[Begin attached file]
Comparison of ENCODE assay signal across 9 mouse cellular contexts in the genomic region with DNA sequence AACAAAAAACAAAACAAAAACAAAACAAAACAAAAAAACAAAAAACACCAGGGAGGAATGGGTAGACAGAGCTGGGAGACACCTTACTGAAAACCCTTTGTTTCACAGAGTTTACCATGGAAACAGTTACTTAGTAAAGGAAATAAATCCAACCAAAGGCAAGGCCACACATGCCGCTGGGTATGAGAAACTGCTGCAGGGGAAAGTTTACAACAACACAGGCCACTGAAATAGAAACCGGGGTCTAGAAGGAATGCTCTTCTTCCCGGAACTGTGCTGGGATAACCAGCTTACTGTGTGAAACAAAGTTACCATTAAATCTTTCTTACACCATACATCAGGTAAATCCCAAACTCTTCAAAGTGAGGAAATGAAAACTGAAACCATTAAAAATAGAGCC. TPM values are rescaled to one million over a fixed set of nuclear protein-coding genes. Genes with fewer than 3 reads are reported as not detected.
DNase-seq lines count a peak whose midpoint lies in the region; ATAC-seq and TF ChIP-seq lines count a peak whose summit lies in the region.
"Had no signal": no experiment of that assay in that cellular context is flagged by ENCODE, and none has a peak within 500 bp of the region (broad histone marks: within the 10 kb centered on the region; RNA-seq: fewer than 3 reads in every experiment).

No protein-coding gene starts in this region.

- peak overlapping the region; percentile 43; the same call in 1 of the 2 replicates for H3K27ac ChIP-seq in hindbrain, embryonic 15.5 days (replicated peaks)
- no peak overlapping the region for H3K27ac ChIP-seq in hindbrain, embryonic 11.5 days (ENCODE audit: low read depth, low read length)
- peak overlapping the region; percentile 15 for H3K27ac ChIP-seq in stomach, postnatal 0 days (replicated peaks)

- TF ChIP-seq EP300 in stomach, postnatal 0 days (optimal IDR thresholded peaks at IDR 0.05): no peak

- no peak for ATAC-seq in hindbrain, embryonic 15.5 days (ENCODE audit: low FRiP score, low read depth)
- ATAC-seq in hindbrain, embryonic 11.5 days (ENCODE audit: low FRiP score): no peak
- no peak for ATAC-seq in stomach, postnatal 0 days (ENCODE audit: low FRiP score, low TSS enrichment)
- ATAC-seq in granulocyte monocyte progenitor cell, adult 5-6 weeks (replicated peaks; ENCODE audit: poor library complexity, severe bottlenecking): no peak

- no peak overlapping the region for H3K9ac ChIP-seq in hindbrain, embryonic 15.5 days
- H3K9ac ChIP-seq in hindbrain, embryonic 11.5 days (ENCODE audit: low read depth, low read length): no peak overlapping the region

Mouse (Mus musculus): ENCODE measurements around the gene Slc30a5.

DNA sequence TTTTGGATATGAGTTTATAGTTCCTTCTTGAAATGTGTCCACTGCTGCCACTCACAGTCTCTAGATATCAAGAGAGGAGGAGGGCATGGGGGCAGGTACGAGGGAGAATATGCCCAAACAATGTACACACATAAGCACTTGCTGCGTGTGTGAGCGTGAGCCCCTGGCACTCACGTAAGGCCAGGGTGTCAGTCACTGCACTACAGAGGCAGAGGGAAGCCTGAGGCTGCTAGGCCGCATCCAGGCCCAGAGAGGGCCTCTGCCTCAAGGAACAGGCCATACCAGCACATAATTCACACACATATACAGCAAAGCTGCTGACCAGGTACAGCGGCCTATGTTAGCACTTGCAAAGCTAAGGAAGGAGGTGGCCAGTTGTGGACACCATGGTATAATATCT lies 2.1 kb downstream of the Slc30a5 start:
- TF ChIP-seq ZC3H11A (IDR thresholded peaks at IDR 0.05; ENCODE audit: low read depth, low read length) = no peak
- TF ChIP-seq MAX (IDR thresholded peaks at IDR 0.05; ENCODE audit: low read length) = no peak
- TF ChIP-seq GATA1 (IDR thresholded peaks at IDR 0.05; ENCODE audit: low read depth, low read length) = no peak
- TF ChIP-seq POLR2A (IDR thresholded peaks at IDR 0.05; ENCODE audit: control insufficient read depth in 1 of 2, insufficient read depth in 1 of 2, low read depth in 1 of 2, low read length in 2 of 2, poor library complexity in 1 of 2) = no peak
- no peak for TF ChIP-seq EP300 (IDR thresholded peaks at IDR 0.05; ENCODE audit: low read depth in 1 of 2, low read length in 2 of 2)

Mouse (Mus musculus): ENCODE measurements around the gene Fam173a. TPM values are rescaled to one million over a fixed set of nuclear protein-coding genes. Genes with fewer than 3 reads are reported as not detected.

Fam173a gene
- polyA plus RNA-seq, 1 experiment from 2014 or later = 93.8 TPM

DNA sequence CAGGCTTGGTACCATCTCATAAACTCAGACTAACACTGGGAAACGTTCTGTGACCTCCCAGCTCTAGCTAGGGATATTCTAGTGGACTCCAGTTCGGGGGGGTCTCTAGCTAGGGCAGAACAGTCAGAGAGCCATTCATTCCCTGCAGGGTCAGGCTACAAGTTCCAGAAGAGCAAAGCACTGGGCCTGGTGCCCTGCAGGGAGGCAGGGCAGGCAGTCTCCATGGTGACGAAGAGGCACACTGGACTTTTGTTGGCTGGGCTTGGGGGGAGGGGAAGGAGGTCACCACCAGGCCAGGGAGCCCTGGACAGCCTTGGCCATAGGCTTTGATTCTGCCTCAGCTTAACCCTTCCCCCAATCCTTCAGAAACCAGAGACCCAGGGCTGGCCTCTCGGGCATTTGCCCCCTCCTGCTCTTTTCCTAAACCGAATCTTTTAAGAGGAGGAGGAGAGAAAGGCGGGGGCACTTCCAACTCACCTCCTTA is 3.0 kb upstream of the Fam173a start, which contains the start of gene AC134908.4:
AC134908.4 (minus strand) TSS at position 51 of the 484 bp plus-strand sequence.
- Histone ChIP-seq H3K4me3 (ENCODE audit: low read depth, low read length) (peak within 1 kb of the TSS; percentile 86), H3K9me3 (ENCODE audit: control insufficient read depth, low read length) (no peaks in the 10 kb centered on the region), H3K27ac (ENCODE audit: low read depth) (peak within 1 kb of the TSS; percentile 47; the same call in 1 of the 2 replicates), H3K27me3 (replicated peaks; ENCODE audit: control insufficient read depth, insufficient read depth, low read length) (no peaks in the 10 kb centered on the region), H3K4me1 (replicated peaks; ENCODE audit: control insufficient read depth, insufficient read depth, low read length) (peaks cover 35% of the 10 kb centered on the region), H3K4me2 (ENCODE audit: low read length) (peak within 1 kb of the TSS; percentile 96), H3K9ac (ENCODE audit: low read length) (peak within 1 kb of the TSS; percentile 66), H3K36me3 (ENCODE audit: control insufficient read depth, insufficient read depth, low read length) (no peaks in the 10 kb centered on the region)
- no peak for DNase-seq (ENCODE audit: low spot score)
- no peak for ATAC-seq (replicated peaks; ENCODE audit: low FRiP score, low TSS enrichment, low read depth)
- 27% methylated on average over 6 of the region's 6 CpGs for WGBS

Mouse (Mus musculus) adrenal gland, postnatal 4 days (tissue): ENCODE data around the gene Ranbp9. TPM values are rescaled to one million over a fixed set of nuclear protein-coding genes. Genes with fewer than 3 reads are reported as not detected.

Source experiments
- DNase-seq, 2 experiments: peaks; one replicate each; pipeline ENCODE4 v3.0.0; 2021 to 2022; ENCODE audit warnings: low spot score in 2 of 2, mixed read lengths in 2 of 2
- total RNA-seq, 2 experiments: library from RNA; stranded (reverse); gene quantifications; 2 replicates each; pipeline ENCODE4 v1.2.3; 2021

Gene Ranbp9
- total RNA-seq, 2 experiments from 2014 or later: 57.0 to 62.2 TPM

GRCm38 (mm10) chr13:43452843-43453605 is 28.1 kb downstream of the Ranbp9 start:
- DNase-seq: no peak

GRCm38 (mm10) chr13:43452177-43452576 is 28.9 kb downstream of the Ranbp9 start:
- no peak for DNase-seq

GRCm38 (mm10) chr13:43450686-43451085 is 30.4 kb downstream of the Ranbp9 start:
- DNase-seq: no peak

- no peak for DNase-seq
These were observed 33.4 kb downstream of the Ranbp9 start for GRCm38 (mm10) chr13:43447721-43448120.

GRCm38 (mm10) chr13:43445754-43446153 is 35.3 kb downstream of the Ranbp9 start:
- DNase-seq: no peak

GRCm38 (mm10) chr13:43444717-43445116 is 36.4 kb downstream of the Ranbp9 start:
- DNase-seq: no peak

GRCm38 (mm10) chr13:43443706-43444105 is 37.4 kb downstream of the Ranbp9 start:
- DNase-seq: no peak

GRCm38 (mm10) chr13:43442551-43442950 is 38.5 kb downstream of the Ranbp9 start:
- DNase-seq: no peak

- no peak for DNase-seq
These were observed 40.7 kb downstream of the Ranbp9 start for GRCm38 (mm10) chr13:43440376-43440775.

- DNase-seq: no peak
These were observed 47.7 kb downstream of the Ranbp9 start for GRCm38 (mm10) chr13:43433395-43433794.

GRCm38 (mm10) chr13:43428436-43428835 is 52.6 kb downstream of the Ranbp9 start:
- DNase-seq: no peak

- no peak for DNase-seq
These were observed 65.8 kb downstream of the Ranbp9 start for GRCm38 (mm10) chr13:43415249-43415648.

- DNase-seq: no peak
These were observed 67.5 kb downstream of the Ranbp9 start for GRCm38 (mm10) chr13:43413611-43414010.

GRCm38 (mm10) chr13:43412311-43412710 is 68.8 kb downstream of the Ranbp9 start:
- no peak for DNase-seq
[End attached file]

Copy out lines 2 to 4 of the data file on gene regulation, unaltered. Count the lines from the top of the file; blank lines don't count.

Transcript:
DNase-seq lines count a peak whose midpoint lies in the region; ATAC-seq and TF ChIP-seq lines count a peak whose summit lies in the region.
"Had no signal": no experiment of that assay in that cellular context is flagged by ENCODE, and none has a peak within 500 bp of the region (broad histone marks: within the 10 kb centered on the region; RNA-seq: fewer than 3 reads in every experiment).

No protein-coding gene starts in this region.